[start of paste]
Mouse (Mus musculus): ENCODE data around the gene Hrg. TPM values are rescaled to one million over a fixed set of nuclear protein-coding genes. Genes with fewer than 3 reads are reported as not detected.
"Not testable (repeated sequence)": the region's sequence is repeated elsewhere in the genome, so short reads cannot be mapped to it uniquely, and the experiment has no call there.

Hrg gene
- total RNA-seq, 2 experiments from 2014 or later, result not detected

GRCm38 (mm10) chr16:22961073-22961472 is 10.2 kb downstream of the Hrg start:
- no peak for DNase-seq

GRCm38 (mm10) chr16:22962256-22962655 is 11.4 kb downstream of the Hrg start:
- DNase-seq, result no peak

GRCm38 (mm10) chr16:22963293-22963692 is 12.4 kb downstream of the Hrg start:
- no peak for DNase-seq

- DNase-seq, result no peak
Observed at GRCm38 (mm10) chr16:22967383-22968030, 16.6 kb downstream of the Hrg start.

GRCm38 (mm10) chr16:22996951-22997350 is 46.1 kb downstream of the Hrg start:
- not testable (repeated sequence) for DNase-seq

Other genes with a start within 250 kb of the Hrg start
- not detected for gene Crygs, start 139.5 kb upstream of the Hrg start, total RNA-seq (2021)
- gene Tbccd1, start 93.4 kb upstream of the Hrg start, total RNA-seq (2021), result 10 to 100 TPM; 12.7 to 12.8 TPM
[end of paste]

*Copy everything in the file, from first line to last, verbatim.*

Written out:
Mouse (Mus musculus): ENCODE data around the gene Hrg. TPM values are rescaled to one million over a fixed set of nuclear protein-coding genes. Genes with fewer than 3 reads are reported as not detected.
"Not testable (repeated sequence)": the region's sequence is repeated elsewhere in the genome, so short reads cannot be mapped to it uniquely, and the experiment has no call there.

Hrg gene
- total RNA-seq, 2 experiments from 2014 or later, result not detected

GRCm38 (mm10) chr16:22961073-22961472 is 10.2 kb downstream of the Hrg start:
- no peak for DNase-seq

GRCm38 (mm10) chr16:22962256-22962655 is 11.4 kb downstream of the Hrg start:
- DNase-seq, result no peak

GRCm38 (mm10) chr16:22963293-22963692 is 12.4 kb downstream of the Hrg start:
- no peak for DNase-seq

- DNase-seq, result no peak
Observed at GRCm38 (mm10) chr16:22967383-22968030, 16.6 kb downstream of the Hrg start.

GRCm38 (mm10) chr16:22996951-22997350 is 46.1 kb downstream of the Hrg start:
- not testable (repeated sequence) for DNase-seq

Other genes with a start within 250 kb of the Hrg start
- not detected for gene Crygs, start 139.5 kb upstream of the Hrg start, total RNA-seq (2021)
- gene Tbccd1, start 93.4 kb upstream of the Hrg start, total RNA-seq (2021), result 10 to 100 TPM; 12.7 to 12.8 TPM